Spherification is a “Molecular Gastronomy” technique for making small edible spheres out of just about anything. Since my first flavor sphere experience I’ve wanted to learn more and make my own.
I had the Willpowder kit for basic spherification. The instructions sound straightforward:
- Stir a quantity of Sodium Alginate into the target mixture for your spheres.
- Fill a dropper or small squeeze bottle with the alginate mixture.
- Drip the mixture into a bath of calcium chloride in water. The droplets will become spheres.
But it wasn’t that easy. I chose to start with alcohol and I had a hard time blending the sodium alginate into amaretto. They just didn’t want to mix and my repeated attempts to blend them resulted in lots of air bubbles in the mixture. Worse, when I dropped the amaretto/alginate mixture into my calcium bath it splattered on the surface and spread out into a thin film. Fail.
I had read that others had more luck using “Reverse Spherification” with alcohol. I gave this a try but I could only produce large amorphous non-spheres by dunking a spoon of the mixture in the bath. Dropping from any height had the same issue as above. Also note, reverse spherification is done with calcium lactate gluconate and NOT calcium chloride. I tried. You don’t want the taste of calcium chloride in your spheres!
After some trial and error, I came across an article in Make Magazine that saved the day. The key was to first blend a mixture of sodium alginate and water to create a stable suspension. Here’s a short recipe:
- 2g sodium alginate
- 3g calcium chloride
- 1 1/2 C water
- 1/2 C amaretto
- An immersion blender.
- A slotted spoon (with slots small enough that you can pick up your spheres).
- A squeeze bottle or plastic syringe.
- Blend sodium alginate and 125g (about 1/2 C) of water with an immersion blender.
- Set aside for a couple of hours to let bubbles disperse.
- Meanwhile, make a calcium chloride bath, with 1.5g calcium chloride to 1C water*. I usually make 2 cups to fill a medium bowl.
- After most of the bubbles have dispersed, add a small quantity (perhaps 1/8th) of the sodium alginate / water mixture to the amaretto. Mix with a spoon or small wisk. Load some of the amaretto mixture into a dropper or squeeze bottle and test.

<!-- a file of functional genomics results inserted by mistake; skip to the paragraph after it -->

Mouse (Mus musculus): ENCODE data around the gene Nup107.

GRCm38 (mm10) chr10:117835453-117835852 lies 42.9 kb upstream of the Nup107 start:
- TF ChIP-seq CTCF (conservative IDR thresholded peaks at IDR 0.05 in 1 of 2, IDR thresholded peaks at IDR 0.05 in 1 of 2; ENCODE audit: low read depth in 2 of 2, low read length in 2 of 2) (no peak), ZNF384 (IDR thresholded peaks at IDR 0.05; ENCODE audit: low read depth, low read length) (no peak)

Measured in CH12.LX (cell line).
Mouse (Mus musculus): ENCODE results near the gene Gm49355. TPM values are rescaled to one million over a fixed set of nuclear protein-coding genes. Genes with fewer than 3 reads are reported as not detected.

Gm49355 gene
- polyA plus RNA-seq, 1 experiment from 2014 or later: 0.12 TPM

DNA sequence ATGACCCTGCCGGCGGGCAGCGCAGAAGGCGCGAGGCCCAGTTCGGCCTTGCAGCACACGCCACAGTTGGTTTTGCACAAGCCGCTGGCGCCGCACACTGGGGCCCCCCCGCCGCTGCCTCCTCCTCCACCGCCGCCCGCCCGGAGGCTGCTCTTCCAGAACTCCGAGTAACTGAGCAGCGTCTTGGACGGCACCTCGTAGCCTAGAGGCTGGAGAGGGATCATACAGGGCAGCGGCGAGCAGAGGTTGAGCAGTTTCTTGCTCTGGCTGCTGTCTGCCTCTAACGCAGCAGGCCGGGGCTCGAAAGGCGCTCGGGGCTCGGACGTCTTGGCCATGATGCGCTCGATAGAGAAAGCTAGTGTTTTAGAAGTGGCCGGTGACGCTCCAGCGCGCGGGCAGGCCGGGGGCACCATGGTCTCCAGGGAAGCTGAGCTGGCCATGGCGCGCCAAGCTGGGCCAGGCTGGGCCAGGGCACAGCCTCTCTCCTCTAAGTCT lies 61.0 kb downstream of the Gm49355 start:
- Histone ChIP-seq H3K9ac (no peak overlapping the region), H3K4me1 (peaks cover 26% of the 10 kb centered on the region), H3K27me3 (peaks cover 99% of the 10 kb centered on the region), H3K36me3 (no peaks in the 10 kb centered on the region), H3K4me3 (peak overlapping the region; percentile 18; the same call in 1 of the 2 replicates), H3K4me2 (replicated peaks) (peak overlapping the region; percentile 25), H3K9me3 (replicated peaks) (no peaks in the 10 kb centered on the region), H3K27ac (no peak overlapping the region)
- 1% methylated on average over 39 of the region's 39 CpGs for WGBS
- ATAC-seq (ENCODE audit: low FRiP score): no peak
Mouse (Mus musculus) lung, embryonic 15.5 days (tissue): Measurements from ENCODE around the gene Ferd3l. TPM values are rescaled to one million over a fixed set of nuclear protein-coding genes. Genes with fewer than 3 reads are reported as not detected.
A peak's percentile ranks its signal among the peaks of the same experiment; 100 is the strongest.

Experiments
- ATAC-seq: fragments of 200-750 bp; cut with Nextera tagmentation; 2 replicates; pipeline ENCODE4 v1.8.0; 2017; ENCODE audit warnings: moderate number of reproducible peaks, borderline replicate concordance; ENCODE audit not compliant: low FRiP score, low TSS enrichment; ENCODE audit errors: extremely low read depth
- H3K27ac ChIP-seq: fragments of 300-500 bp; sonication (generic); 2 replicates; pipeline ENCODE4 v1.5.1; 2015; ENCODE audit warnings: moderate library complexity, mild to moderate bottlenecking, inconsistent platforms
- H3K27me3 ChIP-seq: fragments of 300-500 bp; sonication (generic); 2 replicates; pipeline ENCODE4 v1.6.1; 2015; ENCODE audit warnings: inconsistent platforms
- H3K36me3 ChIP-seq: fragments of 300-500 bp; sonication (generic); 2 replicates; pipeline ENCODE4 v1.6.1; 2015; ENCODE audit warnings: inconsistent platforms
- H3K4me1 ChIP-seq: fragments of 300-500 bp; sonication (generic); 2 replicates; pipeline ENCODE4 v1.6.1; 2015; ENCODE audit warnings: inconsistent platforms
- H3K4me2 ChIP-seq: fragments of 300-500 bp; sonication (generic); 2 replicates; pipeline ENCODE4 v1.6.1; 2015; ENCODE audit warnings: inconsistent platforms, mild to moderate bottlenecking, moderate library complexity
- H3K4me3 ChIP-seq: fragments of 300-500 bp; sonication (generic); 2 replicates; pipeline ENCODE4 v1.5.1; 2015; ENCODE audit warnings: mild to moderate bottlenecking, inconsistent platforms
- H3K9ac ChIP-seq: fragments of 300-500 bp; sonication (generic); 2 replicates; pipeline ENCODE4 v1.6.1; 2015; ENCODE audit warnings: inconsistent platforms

- If the drop disperses on the surface of the bath, clean it off the surface, add more of the alginate mixture to the amaretto and try again.
- Once the spheres start to hold together, you’re all set. The longer the sphere sits in the bath, the more the alginate and calcium will react so you’ll get thicker walls.
- Remove spheres from the bath within a few seconds to prevent the whole sphere from going solid. Dip in a water bath. Slosh around. Remove from water and use within a few minutes.
I’ve found that the contents of the spheres leach out if they’re left to sit for some time. You want to use them as soon as you can to preserve color and flavor.
* Some people insist on using distilled water for the bath, since impurities in tap water might prevent the alginate and calcium from bonding. I took this suggestion and haven’t yet experimented with tap water.
Some other things I learned while spherificating:
- Sodium alginate is useful both for creating the bonds that form a membrane around your spheres and for thickening your target mixture. Your mixture will need to be thick enough to break the surface tension of the calcium chloride bath.
- Dropping height matters. Again, it’s all about breaking the surface tension. Experiment by dropping from different heights. Dropping height can determine whether you break the surface and dictate the shape of your spheres.
- While creating an alginate suspension in water makes it easier to introduce alginate into your target ingredient, it will water it down. This recipe provides a 1.6% alginate solution. A thicker solution can provide a similar result while adding less water.
Now to find something useful to do with these spheres…